Stacey Menchel Kussell, Tablet, January 22, 2016
Gaga came from Naharin’s need to communicate with dancers, he said, to help them interpret the work. He explained: “Gaga gives us a tool box which enables us to make a sublimation of our feelings, groove, imagination, thoughts and the scope of sensations into form and movement".
Emily Macel Theys, DanceSpirit Magazine, April 14, 2015
Choreography by Gaga’s creator, Ohad Naharin, is popping up in the repertoire of top companies around the world. These days, dancers in Hubbard Street Dance Chicago, Cedar Lake Contemporary Ballet, Alvin Ailey American Dance Theater and Les Grands Ballets Canadiens de Montréal all speak Gaga. And that means it’s becoming a must-have tool for aspiring professional dancers.
Elianna Bar-El, Boat Magazine, January 27, 2016
Gaga’s influence goes far beyond working solely with dancers. As a teacher, Naharin pulls even a prolific non-dancer out of his comfort zone to gyrate, shuffle, shimmy and meditate on the humor, power and sexiness of language and dance
Maxim Boon, Limelight, October 7, 2015
Modesty aside, the world is most definitely going gaga for Gaga. Naharin’s choreography is commonplace among many of the world’s best modern dance troupes who have absorbed aspects of Gaga into their training. The healing properties of Gaga’s low-impact mentality have made it a popular rehabilitation tool for dancers overcoming injuries.
Anna Della Subin, The New York Times – T Magazine, September 19, 2015
As Naharin explained to me, ‘‘There is something about Gaga that makes you realize that joy and pain and sadness can live in the same space; they don’t contradict each other.’’ And also that the more you can move, the more you can say.
Interview with Ohad Naharin, tanzraumberlin magazin, September-October 2015
The letting go, the yielding, is an important concept in Gaga. It is not about collapse or relaxing but about turning to where we block the flow of energy, where we are holding ourselves and do not allow our joints to be available for movement so that our movement becomes stiff instead of soft. Through Gaga, people learn to use vertical forces – gravity, but not only seen as weight – to create horizontal movement.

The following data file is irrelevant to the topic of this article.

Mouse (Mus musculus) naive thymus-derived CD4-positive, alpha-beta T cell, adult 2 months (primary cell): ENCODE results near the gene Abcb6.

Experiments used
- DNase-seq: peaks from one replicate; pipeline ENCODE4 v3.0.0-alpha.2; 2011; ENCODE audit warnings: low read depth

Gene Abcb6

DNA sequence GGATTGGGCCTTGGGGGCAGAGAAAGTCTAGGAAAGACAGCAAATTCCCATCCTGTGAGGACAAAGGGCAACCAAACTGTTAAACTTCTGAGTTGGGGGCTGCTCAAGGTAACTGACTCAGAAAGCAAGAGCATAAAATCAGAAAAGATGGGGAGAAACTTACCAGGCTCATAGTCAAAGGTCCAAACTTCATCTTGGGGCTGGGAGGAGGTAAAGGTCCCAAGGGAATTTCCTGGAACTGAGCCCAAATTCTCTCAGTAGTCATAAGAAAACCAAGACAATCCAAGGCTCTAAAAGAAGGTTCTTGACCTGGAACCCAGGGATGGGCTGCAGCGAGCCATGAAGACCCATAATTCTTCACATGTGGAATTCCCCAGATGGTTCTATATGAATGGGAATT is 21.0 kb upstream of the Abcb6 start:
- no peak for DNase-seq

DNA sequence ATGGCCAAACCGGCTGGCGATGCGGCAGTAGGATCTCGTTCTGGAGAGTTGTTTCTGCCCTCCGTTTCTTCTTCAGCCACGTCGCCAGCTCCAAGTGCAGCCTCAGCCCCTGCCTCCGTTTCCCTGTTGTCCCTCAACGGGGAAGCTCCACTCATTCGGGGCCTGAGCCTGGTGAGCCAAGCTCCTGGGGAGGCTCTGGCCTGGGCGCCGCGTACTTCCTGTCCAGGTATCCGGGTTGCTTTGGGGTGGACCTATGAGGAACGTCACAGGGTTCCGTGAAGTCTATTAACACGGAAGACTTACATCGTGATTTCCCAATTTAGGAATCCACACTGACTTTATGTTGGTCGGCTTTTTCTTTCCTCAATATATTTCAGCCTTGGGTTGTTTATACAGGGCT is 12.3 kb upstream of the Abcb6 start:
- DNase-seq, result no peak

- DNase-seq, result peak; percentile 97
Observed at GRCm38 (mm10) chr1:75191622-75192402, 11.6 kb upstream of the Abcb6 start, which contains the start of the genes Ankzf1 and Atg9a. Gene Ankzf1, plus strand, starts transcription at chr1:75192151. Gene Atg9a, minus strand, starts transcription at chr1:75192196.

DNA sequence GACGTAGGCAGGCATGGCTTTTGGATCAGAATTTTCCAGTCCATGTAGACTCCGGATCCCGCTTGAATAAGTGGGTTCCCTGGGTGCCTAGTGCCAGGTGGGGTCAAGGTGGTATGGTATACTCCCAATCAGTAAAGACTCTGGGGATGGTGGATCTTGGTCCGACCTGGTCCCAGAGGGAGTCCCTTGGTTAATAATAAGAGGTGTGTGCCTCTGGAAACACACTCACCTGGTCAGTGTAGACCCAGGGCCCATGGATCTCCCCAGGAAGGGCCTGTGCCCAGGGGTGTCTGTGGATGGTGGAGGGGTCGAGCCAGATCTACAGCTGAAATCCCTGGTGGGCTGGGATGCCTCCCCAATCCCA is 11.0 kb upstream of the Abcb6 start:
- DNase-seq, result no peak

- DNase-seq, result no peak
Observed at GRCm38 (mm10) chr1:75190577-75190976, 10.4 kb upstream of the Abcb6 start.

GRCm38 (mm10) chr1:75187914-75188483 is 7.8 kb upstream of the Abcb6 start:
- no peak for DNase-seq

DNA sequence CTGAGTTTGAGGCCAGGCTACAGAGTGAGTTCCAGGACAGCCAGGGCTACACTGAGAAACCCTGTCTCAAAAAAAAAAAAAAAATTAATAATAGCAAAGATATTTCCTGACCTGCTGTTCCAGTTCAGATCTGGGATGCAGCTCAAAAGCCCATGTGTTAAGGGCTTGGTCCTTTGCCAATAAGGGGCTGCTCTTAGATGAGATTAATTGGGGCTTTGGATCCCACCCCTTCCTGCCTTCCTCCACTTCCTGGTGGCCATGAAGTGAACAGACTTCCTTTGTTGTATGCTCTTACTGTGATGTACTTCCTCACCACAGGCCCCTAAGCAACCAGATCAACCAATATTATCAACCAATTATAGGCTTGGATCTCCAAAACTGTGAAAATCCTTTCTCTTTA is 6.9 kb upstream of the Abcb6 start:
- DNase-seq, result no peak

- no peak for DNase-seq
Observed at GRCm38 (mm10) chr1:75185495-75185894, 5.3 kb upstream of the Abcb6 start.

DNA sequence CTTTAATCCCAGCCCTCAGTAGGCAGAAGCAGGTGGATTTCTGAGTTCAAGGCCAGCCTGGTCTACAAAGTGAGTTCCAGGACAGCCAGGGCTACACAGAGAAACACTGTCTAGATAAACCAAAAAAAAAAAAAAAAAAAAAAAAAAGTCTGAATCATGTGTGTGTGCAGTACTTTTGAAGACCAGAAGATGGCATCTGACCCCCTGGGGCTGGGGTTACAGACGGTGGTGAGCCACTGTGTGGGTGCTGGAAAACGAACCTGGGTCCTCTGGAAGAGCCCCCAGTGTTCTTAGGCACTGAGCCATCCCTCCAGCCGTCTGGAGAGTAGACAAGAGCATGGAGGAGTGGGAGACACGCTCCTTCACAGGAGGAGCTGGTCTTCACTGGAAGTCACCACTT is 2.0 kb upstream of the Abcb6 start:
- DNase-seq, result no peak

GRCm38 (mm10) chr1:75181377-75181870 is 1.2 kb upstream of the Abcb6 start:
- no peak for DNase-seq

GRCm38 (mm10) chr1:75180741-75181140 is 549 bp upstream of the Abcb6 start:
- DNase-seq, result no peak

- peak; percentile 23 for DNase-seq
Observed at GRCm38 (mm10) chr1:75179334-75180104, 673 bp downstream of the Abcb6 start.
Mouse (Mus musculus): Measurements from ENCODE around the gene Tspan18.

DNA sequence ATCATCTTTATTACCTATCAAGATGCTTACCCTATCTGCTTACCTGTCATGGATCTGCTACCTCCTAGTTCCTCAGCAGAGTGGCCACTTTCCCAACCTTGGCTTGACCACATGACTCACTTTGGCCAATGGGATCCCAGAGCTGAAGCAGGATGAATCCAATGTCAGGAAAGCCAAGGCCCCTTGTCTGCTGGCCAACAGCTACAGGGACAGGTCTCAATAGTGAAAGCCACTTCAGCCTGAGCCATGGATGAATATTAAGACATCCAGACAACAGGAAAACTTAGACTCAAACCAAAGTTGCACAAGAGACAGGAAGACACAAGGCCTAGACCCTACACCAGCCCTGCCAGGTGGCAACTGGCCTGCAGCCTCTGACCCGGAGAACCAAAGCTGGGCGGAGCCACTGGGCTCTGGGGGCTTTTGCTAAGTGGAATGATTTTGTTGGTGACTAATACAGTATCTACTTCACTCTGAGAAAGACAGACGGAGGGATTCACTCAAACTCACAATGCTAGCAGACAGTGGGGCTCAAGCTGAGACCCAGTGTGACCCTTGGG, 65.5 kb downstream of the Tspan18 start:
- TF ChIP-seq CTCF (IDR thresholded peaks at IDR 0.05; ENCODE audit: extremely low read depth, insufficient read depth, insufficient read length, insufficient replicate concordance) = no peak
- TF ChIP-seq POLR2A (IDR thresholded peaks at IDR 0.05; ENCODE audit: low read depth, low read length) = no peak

Ori J. Lenkinski, The Jerusalem Post, January 20, 2014
If you have ever wondered whether your dancing abilities might be useful for more than showing off, tonight is your chance to find out. This evening, a thousand movers will join forces to make this country a better place. Famed choreographer Ohad Naharin, Batsheva Dance Company and the Association for Civil Rights in Israel will open the doors to Hangar 11 in the Tel Aviv Port at 7 p.m. for a mass Gaga lesson.
Kathleen Wessel, Dance Informa, September 4, 2013
On the last day, Ohad told us he knows Gaga is not the only way to make a great dancer, a humble statement from a legendary choreographer. He’s right, but I’ll give credit to where credit is due. At its best, Gaga helps release physical (and often mental) limitations and offers a door to new experiences. And for that, I’m always available.
Molly Yeh, Juilliard Journal, May 2013